Introduction to I2C and SMBus

I²C (pronounce: I squared C and written I2C in the kernel documentation) is a protocol developed by Philips. It is a two-wire protocol with variable speed (typically up to 400 kHz, high speed modes up to 5 MHz). It provides an inexpensive bus for connecting many types of devices with infrequent or low bandwidth communications needs. I2C is widely used with embedded systems. Some systems use variants that don’t meet branding requirements, and so are not advertised as being I2C but come under different names, e.g. TWI (Two Wire Interface), IIC.

The latest official I2C specification is the “I²C-bus specification and user manual” (UM10204) published by NXP Semiconductors, version 7 as of this writing.

SMBus (System Management Bus) is based on the I2C protocol, and is mostly a subset of I2C protocols and signaling. Many I2C devices will work on an SMBus, but some SMBus protocols add semantics beyond what is required to achieve I2C branding. Modern PC mainboards rely on SMBus. The most common devices connected through SMBus are RAM modules configured using I2C EEPROMs, and hardware monitoring chips.

Because the SMBus is mostly a subset of the generalized I2C bus, we can use its protocols on many I2C systems. However, there are systems that don’t meet both SMBus and I2C electrical constraints; and others which can’t implement all the common SMBus protocol semantics or messages.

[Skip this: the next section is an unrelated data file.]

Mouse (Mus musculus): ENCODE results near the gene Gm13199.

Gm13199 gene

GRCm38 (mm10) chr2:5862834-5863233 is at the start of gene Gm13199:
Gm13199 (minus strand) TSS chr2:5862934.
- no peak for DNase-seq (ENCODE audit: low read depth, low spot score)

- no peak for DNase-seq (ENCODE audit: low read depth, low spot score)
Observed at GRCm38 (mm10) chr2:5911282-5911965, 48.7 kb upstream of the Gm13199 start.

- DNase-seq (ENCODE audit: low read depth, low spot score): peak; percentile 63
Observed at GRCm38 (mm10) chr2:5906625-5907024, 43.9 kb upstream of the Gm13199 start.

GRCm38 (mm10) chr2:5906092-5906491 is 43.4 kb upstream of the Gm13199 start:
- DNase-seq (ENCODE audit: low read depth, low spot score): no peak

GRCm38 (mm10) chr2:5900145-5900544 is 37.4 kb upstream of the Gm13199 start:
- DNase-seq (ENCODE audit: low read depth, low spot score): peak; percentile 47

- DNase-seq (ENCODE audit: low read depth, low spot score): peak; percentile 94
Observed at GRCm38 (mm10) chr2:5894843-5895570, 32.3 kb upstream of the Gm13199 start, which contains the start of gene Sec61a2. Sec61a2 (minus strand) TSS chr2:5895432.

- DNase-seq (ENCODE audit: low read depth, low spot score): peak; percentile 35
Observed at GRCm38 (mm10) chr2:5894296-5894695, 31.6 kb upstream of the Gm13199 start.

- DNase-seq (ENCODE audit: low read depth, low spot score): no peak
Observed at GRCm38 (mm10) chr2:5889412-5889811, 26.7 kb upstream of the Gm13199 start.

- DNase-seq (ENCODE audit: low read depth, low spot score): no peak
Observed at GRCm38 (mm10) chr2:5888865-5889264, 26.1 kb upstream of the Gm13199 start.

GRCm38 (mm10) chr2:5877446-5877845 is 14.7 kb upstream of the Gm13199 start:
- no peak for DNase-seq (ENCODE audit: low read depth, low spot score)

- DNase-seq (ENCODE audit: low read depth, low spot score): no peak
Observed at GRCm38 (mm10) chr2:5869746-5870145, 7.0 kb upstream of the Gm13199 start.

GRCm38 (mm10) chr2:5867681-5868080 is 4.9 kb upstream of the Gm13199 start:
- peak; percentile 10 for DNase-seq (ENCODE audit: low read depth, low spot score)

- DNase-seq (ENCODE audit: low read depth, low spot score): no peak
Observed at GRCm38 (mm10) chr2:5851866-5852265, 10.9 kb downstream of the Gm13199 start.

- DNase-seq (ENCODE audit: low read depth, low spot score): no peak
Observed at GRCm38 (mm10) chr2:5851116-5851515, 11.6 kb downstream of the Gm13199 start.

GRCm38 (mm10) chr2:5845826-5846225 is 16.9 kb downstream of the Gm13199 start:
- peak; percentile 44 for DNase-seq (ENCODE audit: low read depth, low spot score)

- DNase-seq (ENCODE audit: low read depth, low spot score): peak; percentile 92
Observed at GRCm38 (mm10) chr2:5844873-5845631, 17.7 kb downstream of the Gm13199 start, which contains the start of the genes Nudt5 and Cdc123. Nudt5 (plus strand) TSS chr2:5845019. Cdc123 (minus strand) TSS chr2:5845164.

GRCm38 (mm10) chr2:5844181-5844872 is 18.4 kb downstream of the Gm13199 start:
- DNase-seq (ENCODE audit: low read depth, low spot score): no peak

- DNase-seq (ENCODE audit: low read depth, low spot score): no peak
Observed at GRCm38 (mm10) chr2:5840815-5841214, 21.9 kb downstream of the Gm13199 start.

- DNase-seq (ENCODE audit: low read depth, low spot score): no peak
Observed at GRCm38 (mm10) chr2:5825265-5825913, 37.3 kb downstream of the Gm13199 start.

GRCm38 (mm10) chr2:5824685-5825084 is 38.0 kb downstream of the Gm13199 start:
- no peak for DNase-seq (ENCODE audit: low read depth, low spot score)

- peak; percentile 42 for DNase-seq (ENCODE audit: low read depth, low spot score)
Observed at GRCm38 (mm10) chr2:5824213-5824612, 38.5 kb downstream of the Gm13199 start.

The I2C bus connects one or more controller chips and one or more target chips.

Simple I2C bus with one controller and 3 targets

Simple I2C bus

A controller chip is a node that starts communications with targets. In the Linux kernel implementation it is also called an “adapter” or “bus”. Controller drivers are usually in the drivers/i2c/busses/ subdirectory.

An algorithm contains general code that can be used to implement a whole class of I2C controllers. Each specific controller driver either depends on an algorithm driver in the drivers/i2c/algos/ subdirectory, or includes its own implementation.

A target chip is a node that responds to communications when addressed by a controller. In the Linux kernel implementation it is also called a “client”. While targets are usually separate external chips, Linux can also act as a target (needs hardware support) and respond to another controller on the bus. This is then called a local target. In contrast, an external chip is called a remote target.

Target drivers are kept in a directory specific to the feature they provide, for example drivers/gpio/ for GPIO expanders and drivers/media/i2c/ for video-related chips.

For the example configuration in the figure above, you will need one driver for the I2C controller, and drivers for your I2C targets. Usually one driver for each target.


As mentioned above, the Linux I2C implementation historically uses the terms “adapter” for controller and “client” for target. A number of data structures have these synonyms in their name. So, when discussing implementation details, you should be aware of these terms as well. The official wording is preferred, though.

Outdated terminology

In earlier I2C specifications, controller was named “master” and target was named “slave”. These terms have been obsoleted with v7 of the specification and their use is also discouraged by the Linux Kernel Code of Conduct. You may still find them in references to documentation which has not been updated. The general attitude, however, is to use the inclusive terms: controller and target. Work to replace the old terminology in the Linux Kernel is on-going.